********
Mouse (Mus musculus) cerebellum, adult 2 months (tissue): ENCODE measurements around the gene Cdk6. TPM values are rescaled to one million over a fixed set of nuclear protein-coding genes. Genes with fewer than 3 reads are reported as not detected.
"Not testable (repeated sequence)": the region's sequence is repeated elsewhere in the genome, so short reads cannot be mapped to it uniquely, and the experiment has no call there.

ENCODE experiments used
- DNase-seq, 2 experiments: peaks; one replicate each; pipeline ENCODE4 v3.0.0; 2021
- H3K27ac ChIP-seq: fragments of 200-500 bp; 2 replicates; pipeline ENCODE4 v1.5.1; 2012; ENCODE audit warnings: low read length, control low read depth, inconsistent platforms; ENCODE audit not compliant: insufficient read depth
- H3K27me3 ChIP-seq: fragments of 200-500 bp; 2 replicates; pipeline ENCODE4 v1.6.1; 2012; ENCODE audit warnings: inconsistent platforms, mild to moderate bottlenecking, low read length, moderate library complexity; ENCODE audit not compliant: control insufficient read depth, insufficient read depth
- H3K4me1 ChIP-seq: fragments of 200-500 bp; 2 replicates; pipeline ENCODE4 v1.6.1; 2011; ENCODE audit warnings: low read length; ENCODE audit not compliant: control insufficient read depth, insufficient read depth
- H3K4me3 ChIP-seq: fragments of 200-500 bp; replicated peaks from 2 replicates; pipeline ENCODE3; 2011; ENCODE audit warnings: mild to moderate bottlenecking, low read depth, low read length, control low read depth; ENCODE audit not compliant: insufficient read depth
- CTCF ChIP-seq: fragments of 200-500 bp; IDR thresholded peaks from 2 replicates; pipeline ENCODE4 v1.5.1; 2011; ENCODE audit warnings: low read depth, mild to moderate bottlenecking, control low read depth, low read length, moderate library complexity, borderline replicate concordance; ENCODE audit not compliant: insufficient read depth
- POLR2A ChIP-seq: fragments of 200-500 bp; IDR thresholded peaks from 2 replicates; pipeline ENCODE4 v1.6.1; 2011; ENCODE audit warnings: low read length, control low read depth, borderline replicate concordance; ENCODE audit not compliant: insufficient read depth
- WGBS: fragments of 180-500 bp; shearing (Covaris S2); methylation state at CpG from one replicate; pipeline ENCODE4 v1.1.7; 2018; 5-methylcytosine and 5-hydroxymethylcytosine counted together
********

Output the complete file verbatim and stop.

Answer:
Mouse (Mus musculus) cerebellum, adult 2 months (tissue): ENCODE measurements around the gene Cdk6. TPM values are rescaled to one million over a fixed set of nuclear protein-coding genes. Genes with fewer than 3 reads are reported as not detected.
"Not testable (repeated sequence)": the region's sequence is repeated elsewhere in the genome, so short reads cannot be mapped to it uniquely, and the experiment has no call there.

ENCODE experiments used
- DNase-seq, 2 experiments: peaks; one replicate each; pipeline ENCODE4 v3.0.0; 2021
- H3K27ac ChIP-seq: fragments of 200-500 bp; 2 replicates; pipeline ENCODE4 v1.5.1; 2012; ENCODE audit warnings: low read length, control low read depth, inconsistent platforms; ENCODE audit not compliant: insufficient read depth
- H3K27me3 ChIP-seq: fragments of 200-500 bp; 2 replicates; pipeline ENCODE4 v1.6.1; 2012; ENCODE audit warnings: inconsistent platforms, mild to moderate bottlenecking, low read length, moderate library complexity; ENCODE audit not compliant: control insufficient read depth, insufficient read depth
- H3K4me1 ChIP-seq: fragments of 200-500 bp; 2 replicates; pipeline ENCODE4 v1.6.1; 2011; ENCODE audit warnings: low read length; ENCODE audit not compliant: control insufficient read depth, insufficient read depth
- H3K4me3 ChIP-seq: fragments of 200-500 bp; replicated peaks from 2 replicates; pipeline ENCODE3; 2011; ENCODE audit warnings: mild to moderate bottlenecking, low read depth, low read length, control low read depth; ENCODE audit not compliant: insufficient read depth
- CTCF ChIP-seq: fragments of 200-500 bp; IDR thresholded peaks from 2 replicates; pipeline ENCODE4 v1.5.1; 2011; ENCODE audit warnings: low read depth, mild to moderate bottlenecking, control low read depth, low read length, moderate library complexity, borderline replicate concordance; ENCODE audit not compliant: insufficient read depth
- POLR2A ChIP-seq: fragments of 200-500 bp; IDR thresholded peaks from 2 replicates; pipeline ENCODE4 v1.6.1; 2011; ENCODE audit warnings: low read length, control low read depth, borderline replicate concordance; ENCODE audit not compliant: insufficient read depth
- WGBS: fragments of 180-500 bp; shearing (Covaris S2); methylation state at CpG from one replicate; pipeline ENCODE4 v1.1.7; 2018; 5-methylcytosine and 5-hydroxymethylcytosine counted together